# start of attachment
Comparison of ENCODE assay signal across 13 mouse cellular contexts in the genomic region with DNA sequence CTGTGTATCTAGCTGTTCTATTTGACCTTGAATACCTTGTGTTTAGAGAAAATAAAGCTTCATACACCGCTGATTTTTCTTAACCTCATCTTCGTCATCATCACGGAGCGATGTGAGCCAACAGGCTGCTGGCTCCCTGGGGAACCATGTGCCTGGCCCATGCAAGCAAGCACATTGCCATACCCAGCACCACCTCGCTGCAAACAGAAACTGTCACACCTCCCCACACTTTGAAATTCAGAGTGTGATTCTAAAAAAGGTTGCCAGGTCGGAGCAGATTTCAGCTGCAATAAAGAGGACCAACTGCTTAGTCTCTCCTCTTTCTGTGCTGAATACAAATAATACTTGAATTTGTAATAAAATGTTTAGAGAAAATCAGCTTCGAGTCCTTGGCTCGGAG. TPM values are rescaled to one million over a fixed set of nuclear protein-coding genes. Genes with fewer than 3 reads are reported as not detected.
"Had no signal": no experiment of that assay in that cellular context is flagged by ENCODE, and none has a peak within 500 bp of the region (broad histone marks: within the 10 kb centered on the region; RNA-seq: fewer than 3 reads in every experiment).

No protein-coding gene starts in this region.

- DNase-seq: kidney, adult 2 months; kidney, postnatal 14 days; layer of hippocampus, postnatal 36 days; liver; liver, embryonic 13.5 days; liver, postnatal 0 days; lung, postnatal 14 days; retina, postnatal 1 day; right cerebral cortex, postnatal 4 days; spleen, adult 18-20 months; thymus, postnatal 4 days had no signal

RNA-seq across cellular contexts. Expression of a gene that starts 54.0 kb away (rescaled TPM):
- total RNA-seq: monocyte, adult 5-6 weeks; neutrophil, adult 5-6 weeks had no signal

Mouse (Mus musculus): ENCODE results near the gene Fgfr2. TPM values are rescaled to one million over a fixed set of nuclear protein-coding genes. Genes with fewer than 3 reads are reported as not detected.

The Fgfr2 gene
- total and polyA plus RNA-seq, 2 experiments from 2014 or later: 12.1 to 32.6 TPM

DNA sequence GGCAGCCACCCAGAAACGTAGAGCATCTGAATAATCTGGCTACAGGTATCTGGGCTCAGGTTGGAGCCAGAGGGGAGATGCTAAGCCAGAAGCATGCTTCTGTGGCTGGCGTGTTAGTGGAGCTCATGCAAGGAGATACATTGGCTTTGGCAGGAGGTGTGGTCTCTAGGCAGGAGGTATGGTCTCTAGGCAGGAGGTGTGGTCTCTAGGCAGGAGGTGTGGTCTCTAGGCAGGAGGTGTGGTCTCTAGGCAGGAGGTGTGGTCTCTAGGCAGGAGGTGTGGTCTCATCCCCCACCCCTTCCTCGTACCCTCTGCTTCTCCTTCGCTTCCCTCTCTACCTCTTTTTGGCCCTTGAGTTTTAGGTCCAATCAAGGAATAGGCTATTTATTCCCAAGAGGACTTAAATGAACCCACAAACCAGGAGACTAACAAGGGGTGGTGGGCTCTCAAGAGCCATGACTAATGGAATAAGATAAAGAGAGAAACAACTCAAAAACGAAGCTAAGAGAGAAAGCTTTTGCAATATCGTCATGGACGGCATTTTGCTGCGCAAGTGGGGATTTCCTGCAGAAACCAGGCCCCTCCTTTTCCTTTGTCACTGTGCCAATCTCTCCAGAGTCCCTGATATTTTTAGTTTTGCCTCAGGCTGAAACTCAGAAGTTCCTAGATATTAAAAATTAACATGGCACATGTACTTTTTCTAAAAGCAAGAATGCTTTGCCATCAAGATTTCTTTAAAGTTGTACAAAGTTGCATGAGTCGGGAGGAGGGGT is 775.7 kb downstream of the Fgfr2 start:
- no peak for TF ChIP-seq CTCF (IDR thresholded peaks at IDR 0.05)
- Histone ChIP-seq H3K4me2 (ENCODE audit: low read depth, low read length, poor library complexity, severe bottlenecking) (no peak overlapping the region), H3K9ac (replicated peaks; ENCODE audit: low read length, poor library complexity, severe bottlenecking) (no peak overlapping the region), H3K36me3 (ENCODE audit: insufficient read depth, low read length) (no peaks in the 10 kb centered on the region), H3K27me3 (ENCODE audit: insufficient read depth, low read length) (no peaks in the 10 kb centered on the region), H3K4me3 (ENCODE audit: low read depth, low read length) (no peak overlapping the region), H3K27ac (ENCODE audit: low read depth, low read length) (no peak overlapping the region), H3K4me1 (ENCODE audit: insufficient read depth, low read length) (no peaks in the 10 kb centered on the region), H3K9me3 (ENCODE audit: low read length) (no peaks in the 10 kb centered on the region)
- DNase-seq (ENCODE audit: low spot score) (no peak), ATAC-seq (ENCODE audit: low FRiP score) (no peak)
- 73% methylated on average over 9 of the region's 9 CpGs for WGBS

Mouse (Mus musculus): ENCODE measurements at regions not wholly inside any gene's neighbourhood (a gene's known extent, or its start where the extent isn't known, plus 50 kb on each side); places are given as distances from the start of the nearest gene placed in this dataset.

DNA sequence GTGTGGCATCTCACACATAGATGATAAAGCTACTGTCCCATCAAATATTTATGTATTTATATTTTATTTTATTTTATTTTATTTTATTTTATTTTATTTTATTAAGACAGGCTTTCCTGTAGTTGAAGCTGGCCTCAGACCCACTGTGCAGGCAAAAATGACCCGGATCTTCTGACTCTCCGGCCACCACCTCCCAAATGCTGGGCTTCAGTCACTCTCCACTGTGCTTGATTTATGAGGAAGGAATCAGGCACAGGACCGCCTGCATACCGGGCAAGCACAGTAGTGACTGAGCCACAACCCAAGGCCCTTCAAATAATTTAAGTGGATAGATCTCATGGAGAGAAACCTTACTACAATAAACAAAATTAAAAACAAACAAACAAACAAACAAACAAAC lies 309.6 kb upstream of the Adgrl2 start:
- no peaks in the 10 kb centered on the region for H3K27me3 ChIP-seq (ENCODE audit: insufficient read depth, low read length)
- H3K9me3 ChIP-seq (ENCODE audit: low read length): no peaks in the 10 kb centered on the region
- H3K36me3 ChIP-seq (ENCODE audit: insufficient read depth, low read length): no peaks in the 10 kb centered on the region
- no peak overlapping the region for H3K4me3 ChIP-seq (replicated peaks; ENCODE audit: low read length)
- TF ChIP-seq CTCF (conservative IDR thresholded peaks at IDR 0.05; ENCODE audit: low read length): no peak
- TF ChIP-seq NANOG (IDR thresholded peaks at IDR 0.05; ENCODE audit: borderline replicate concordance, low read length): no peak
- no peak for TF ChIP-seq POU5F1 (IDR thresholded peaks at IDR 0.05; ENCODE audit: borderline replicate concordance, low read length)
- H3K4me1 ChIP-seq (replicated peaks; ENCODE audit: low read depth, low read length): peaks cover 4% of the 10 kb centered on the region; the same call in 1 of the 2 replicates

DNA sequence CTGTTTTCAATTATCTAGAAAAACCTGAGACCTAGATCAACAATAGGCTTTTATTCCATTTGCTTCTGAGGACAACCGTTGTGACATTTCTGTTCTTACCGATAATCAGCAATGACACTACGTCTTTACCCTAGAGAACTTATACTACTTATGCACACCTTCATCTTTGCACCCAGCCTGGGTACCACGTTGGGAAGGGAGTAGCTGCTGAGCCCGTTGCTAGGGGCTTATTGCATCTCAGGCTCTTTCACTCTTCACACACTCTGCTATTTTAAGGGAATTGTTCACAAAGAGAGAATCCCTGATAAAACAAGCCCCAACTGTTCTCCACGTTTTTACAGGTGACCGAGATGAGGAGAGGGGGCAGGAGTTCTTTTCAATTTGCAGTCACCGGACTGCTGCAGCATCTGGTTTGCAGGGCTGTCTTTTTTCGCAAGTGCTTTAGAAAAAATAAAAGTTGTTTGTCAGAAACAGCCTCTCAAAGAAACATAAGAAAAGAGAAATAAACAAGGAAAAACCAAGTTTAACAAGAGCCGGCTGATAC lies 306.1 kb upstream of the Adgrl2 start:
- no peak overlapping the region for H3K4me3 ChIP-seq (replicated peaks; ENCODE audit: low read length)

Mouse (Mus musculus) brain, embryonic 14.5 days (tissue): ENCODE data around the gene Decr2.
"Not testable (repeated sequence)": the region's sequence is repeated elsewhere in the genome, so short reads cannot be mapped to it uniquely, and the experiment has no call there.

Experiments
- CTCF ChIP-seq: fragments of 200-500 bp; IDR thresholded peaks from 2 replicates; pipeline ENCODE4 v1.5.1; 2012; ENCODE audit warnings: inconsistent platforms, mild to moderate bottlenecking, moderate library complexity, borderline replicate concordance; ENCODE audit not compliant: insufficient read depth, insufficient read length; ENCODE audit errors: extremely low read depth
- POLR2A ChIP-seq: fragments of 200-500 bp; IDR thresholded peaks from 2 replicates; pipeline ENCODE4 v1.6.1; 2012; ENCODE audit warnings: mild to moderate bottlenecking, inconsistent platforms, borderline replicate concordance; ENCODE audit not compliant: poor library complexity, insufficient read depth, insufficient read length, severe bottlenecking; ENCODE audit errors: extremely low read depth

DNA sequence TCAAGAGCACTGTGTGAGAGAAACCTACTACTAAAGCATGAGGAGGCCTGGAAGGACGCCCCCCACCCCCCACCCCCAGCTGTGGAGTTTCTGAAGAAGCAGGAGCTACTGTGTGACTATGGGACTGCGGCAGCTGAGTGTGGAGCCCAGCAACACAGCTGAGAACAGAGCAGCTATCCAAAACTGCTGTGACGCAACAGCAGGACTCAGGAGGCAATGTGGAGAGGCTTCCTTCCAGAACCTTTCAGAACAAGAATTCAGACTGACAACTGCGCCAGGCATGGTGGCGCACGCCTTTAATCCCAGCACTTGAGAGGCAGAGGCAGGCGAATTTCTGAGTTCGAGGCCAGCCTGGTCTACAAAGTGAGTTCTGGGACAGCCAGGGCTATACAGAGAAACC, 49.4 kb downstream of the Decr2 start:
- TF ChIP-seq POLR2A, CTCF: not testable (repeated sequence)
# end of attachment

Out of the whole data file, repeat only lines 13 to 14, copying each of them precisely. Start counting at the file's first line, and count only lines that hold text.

- DNase-seq (ENCODE audit: low spot score) (no peak), ATAC-seq (ENCODE audit: low FRiP score) (no peak)
- 73% methylated on average over 9 of the region's 9 CpGs for WGBS